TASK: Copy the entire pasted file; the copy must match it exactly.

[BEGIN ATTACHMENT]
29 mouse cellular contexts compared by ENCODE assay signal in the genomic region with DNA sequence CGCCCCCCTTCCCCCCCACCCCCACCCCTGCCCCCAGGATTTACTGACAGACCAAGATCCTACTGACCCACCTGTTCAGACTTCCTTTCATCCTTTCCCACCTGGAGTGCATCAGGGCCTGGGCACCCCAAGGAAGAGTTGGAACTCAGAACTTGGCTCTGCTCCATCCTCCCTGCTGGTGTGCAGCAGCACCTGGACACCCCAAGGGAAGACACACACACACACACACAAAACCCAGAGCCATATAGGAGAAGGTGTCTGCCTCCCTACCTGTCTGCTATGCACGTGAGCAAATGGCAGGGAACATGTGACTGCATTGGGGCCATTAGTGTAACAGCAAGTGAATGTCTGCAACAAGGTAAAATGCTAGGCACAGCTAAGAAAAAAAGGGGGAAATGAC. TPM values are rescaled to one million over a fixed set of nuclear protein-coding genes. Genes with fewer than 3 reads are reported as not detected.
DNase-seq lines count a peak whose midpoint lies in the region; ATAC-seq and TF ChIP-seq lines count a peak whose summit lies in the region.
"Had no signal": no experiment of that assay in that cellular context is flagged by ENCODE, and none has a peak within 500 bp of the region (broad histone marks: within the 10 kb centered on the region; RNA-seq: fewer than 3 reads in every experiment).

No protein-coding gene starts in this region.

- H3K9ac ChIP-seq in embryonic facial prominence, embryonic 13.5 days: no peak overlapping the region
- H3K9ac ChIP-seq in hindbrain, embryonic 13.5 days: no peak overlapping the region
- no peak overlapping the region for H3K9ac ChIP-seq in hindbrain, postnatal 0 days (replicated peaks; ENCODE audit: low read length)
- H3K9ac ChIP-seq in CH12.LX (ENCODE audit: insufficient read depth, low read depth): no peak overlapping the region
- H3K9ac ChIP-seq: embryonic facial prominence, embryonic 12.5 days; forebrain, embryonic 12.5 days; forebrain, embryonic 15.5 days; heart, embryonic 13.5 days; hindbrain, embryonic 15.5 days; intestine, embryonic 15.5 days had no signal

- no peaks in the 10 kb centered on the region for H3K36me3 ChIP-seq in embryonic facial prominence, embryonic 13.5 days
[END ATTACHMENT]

29 mouse cellular contexts compared by ENCODE assay signal in the genomic region with DNA sequence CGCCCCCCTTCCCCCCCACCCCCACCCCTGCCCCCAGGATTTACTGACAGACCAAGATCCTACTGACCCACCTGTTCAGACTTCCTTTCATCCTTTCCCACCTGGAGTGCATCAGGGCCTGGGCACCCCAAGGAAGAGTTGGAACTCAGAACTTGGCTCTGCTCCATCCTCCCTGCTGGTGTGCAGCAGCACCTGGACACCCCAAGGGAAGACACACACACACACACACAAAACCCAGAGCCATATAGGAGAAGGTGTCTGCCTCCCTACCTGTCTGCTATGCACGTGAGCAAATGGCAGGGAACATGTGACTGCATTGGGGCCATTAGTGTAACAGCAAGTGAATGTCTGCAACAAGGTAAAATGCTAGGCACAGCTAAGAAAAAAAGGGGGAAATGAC. TPM values are rescaled to one million over a fixed set of nuclear protein-coding genes. Genes with fewer than 3 reads are reported as not detected.
DNase-seq lines count a peak whose midpoint lies in the region; ATAC-seq and TF ChIP-seq lines count a peak whose summit lies in the region.
"Had no signal": no experiment of that assay in that cellular context is flagged by ENCODE, and none has a peak within 500 bp of the region (broad histone marks: within the 10 kb centered on the region; RNA-seq: fewer than 3 reads in every experiment).

No protein-coding gene starts in this region.

- H3K9ac ChIP-seq in embryonic facial prominence, embryonic 13.5 days: no peak overlapping the region
- H3K9ac ChIP-seq in hindbrain, embryonic 13.5 days: no peak overlapping the region
- no peak overlapping the region for H3K9ac ChIP-seq in hindbrain, postnatal 0 days (replicated peaks; ENCODE audit: low read length)
- H3K9ac ChIP-seq in CH12.LX (ENCODE audit: insufficient read depth, low read depth): no peak overlapping the region
- H3K9ac ChIP-seq: embryonic facial prominence, embryonic 12.5 days; forebrain, embryonic 12.5 days; forebrain, embryonic 15.5 days; heart, embryonic 13.5 days; hindbrain, embryonic 15.5 days; intestine, embryonic 15.5 days had no signal

- no peaks in the 10 kb centered on the region for H3K36me3 ChIP-seq in embryonic facial prominence, embryonic 13.5 days